Chute assembly 150 may be cascaded with other sorting assemblies. An example of how this may be accomplished is by extending a transport section from feeder assembly 102 horizontally above chute assembly 150 to another chute assembly. Mail could be diverted to the extension to the second sorter assembly or be diverted to chute assembly 150. Another way sorting assemblies may be cascaded is by having mail not sorted by chute assembly 150 reach a receptacle 126 below any of the other receptacles of 150. Mail entering this lower-most receptacle then would be raised by, for example, a lift or conveyor, to the top of a second chute assembly.

Chute assembly 150 may also be used in conjunction with existing sorters. It may be placed at a particular chute assembly receptacle area, and thereby be able to sort items further.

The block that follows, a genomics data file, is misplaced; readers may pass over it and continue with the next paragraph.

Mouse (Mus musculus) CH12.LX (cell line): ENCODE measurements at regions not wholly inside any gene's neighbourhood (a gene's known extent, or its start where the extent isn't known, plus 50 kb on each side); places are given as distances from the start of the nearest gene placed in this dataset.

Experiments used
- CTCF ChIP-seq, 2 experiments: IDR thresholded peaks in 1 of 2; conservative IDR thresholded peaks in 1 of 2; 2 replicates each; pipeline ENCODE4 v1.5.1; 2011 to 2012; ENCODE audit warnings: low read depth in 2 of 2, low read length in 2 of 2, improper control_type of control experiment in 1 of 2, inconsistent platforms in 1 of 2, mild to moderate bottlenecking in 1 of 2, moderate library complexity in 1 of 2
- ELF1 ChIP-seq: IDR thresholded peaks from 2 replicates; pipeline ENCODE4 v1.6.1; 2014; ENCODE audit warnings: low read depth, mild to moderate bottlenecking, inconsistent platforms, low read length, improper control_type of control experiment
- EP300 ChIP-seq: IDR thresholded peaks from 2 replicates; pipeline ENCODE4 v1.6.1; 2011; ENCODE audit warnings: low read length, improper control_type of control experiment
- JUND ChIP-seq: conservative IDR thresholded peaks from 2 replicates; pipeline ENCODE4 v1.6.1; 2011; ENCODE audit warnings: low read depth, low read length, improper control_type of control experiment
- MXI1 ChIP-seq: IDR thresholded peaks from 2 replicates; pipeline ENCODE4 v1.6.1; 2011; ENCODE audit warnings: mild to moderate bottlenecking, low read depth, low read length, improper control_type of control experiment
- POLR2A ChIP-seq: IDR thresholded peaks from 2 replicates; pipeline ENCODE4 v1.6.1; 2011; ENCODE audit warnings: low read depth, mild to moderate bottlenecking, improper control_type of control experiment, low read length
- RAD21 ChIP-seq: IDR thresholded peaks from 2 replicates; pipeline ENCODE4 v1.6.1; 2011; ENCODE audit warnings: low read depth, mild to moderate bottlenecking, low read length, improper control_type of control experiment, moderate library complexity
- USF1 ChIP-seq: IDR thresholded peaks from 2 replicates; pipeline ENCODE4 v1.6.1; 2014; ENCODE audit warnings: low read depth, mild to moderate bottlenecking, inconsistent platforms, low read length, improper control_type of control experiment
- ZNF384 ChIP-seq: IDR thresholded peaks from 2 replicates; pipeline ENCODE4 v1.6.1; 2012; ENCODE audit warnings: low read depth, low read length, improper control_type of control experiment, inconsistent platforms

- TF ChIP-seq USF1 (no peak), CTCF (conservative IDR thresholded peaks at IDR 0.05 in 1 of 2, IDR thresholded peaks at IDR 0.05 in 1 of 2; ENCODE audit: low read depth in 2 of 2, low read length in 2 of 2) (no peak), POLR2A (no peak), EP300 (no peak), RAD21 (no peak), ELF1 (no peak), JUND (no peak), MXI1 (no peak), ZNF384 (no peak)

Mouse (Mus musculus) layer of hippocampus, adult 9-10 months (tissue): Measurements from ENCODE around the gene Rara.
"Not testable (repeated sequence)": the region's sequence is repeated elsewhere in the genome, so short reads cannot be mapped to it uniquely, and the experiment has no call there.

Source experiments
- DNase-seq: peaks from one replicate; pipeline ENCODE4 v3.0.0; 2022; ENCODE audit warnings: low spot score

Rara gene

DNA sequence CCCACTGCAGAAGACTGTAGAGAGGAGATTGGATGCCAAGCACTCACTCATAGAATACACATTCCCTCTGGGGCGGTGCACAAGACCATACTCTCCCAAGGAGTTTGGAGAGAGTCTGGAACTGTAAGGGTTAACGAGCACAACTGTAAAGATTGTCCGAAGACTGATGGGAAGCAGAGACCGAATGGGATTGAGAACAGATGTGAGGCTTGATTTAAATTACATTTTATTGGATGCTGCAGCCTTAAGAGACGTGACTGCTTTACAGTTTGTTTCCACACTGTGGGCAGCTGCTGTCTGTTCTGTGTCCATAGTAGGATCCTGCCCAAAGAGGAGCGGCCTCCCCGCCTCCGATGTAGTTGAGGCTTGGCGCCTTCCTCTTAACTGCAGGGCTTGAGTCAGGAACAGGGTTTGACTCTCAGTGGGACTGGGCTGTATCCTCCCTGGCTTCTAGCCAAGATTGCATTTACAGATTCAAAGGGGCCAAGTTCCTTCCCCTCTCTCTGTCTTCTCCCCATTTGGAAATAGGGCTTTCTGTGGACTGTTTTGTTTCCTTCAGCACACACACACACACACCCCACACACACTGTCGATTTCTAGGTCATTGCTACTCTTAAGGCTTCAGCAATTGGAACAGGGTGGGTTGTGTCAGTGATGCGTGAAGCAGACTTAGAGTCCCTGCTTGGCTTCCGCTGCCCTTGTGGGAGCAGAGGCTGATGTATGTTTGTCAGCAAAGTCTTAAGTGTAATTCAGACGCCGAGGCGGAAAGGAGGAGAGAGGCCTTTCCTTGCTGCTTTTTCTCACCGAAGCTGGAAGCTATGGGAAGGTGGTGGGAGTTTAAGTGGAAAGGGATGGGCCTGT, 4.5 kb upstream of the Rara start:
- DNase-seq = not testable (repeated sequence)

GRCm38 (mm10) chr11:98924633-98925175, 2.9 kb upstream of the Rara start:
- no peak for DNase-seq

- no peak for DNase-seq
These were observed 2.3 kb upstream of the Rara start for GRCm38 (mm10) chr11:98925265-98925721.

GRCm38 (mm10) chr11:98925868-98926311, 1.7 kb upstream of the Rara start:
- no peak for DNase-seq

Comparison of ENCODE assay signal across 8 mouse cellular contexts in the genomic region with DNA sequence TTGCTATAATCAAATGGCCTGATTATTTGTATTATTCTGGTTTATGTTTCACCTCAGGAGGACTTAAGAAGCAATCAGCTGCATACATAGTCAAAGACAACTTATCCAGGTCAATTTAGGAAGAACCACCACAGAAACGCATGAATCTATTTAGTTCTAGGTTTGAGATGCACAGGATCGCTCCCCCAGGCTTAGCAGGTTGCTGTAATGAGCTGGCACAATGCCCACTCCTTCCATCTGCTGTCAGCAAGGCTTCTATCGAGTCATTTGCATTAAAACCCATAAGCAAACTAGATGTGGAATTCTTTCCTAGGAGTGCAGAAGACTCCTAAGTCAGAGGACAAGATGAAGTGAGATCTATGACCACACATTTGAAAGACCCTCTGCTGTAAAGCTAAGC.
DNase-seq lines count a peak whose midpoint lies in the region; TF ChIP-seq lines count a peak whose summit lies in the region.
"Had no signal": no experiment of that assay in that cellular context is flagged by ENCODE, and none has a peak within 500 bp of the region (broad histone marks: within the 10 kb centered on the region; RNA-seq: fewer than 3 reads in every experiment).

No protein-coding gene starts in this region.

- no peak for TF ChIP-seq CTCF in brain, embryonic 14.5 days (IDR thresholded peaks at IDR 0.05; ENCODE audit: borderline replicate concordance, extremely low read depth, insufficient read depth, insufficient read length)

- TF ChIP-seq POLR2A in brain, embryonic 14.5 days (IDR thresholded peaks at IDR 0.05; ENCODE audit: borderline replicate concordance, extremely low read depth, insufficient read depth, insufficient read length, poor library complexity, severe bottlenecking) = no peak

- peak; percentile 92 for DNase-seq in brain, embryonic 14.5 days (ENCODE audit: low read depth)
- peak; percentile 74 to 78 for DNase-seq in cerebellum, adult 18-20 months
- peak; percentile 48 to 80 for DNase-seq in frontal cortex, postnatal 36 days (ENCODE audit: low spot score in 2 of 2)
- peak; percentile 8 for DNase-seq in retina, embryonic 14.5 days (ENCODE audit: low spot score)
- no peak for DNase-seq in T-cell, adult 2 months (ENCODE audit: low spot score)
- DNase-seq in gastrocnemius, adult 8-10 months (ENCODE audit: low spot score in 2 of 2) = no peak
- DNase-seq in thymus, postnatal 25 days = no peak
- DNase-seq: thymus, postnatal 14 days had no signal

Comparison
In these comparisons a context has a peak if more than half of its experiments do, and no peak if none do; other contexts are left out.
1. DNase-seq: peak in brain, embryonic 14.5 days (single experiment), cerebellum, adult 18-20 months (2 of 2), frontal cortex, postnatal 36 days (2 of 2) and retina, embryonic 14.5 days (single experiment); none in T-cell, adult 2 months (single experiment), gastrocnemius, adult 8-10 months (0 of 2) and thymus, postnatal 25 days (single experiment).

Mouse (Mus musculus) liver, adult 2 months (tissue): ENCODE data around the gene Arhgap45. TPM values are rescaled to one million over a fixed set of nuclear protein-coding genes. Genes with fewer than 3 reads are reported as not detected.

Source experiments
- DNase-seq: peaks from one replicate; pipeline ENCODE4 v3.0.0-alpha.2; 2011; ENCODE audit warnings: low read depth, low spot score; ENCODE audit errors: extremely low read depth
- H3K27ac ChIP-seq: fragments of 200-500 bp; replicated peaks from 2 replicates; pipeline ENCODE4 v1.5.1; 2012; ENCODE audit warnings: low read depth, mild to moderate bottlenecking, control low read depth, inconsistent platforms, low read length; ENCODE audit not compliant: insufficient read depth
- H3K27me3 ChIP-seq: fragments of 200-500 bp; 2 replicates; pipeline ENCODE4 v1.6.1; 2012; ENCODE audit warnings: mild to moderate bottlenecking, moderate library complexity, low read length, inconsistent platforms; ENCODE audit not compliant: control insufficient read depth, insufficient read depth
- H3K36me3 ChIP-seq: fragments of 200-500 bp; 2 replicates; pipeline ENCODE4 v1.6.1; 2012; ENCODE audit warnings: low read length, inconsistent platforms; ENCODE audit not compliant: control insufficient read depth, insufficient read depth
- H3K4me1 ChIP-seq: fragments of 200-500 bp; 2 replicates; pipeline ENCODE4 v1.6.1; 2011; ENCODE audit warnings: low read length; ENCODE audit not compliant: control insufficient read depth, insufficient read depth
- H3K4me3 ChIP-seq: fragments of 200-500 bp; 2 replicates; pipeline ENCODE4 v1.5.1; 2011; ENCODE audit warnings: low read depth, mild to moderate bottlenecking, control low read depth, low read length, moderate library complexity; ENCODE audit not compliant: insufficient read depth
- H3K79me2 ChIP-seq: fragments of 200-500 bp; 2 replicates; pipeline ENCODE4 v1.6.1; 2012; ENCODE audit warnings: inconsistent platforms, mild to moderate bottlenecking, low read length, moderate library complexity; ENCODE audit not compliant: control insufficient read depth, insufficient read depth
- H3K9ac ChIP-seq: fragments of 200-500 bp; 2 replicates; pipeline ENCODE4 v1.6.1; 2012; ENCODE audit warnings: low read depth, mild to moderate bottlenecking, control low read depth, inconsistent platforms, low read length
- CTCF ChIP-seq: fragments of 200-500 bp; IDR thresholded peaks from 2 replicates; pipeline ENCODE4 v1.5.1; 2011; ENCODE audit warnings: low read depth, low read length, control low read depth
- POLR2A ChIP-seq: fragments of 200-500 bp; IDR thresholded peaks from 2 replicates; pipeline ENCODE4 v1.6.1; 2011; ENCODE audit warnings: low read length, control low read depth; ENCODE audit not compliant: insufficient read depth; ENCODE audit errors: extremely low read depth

Chute assembly 150 is preferably portable or easily moveable. Chute assembly 150 may be positioned on wheels 138, for example as shown in FIG. 3, to facilitate use in conjunction with other sorters, or merely to facilitate placement at the end of any other transport or feeder assembly.

The invention may be embodied in a variety of ways, for example, a system, method, device, etc. Embodiments of the invention also include methods of transporting and sorting objects. Methods include those carried out on the assemblies described herein and other methods. Objects are transported along a path by floating them on a fluid cushion created by a fluid being forced toward the object along the path. Fluid may be forced in various directions to achieve the desired path and/or impart necessary momentum to the object. The method includes imparting a force to objects which may be by any method, for example mechanical means, gravity and magnetic devices. The force begins movement of the object on the fluid cushion surface. Various forces may also be applied along the transport path to direct the object.